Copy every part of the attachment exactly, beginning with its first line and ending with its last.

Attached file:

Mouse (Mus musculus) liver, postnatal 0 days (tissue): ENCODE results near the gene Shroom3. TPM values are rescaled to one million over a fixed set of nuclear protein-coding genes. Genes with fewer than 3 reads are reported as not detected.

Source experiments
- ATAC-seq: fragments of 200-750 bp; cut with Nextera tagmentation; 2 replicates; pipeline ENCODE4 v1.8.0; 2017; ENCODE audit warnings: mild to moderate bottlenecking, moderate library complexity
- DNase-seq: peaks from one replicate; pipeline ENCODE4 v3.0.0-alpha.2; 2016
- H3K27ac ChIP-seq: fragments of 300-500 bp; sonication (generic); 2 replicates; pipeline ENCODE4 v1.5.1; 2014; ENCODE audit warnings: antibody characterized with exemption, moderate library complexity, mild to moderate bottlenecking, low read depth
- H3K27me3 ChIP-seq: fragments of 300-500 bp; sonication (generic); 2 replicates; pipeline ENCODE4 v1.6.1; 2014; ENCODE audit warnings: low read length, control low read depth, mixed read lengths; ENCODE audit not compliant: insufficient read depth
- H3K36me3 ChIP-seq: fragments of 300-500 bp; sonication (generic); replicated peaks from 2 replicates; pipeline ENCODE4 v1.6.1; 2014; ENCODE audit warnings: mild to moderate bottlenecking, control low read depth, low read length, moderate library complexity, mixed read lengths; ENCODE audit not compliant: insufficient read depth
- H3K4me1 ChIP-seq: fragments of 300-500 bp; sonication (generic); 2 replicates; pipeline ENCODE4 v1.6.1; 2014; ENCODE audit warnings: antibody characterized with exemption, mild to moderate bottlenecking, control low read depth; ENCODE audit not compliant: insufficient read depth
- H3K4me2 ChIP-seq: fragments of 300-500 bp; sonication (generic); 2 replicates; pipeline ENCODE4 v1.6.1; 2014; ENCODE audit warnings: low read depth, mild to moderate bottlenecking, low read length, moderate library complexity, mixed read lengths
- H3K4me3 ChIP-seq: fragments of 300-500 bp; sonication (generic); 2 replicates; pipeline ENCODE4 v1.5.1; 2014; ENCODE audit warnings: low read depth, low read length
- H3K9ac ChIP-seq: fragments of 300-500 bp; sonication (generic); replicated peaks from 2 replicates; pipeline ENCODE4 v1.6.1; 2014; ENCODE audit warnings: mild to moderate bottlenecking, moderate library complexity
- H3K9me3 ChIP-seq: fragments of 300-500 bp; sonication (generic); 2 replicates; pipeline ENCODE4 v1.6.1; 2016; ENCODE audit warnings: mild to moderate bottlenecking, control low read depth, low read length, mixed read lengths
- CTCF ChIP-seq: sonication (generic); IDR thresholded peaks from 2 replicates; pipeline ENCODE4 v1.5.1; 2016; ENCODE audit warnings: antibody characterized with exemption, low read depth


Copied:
Mouse (Mus musculus) liver, postnatal 0 days (tissue): ENCODE results near the gene Shroom3. TPM values are rescaled to one million over a fixed set of nuclear protein-coding genes. Genes with fewer than 3 reads are reported as not detected.

Source experiments
- ATAC-seq: fragments of 200-750 bp; cut with Nextera tagmentation; 2 replicates; pipeline ENCODE4 v1.8.0; 2017; ENCODE audit warnings: mild to moderate bottlenecking, moderate library complexity
- DNase-seq: peaks from one replicate; pipeline ENCODE4 v3.0.0-alpha.2; 2016
- H3K27ac ChIP-seq: fragments of 300-500 bp; sonication (generic); 2 replicates; pipeline ENCODE4 v1.5.1; 2014; ENCODE audit warnings: antibody characterized with exemption, moderate library complexity, mild to moderate bottlenecking, low read depth
- H3K27me3 ChIP-seq: fragments of 300-500 bp; sonication (generic); 2 replicates; pipeline ENCODE4 v1.6.1; 2014; ENCODE audit warnings: low read length, control low read depth, mixed read lengths; ENCODE audit not compliant: insufficient read depth
- H3K36me3 ChIP-seq: fragments of 300-500 bp; sonication (generic); replicated peaks from 2 replicates; pipeline ENCODE4 v1.6.1; 2014; ENCODE audit warnings: mild to moderate bottlenecking, control low read depth, low read length, moderate library complexity, mixed read lengths; ENCODE audit not compliant: insufficient read depth
- H3K4me1 ChIP-seq: fragments of 300-500 bp; sonication (generic); 2 replicates; pipeline ENCODE4 v1.6.1; 2014; ENCODE audit warnings: antibody characterized with exemption, mild to moderate bottlenecking, control low read depth; ENCODE audit not compliant: insufficient read depth
- H3K4me2 ChIP-seq: fragments of 300-500 bp; sonication (generic); 2 replicates; pipeline ENCODE4 v1.6.1; 2014; ENCODE audit warnings: low read depth, mild to moderate bottlenecking, low read length, moderate library complexity, mixed read lengths
- H3K4me3 ChIP-seq: fragments of 300-500 bp; sonication (generic); 2 replicates; pipeline ENCODE4 v1.5.1; 2014; ENCODE audit warnings: low read depth, low read length
- H3K9ac ChIP-seq: fragments of 300-500 bp; sonication (generic); replicated peaks from 2 replicates; pipeline ENCODE4 v1.6.1; 2014; ENCODE audit warnings: mild to moderate bottlenecking, moderate library complexity
- H3K9me3 ChIP-seq: fragments of 300-500 bp; sonication (generic); 2 replicates; pipeline ENCODE4 v1.6.1; 2016; ENCODE audit warnings: mild to moderate bottlenecking, control low read depth, low read length, mixed read lengths
- CTCF ChIP-seq: sonication (generic); IDR thresholded peaks from 2 replicates; pipeline ENCODE4 v1.5.1; 2016; ENCODE audit warnings: antibody characterized with exemption, low read depth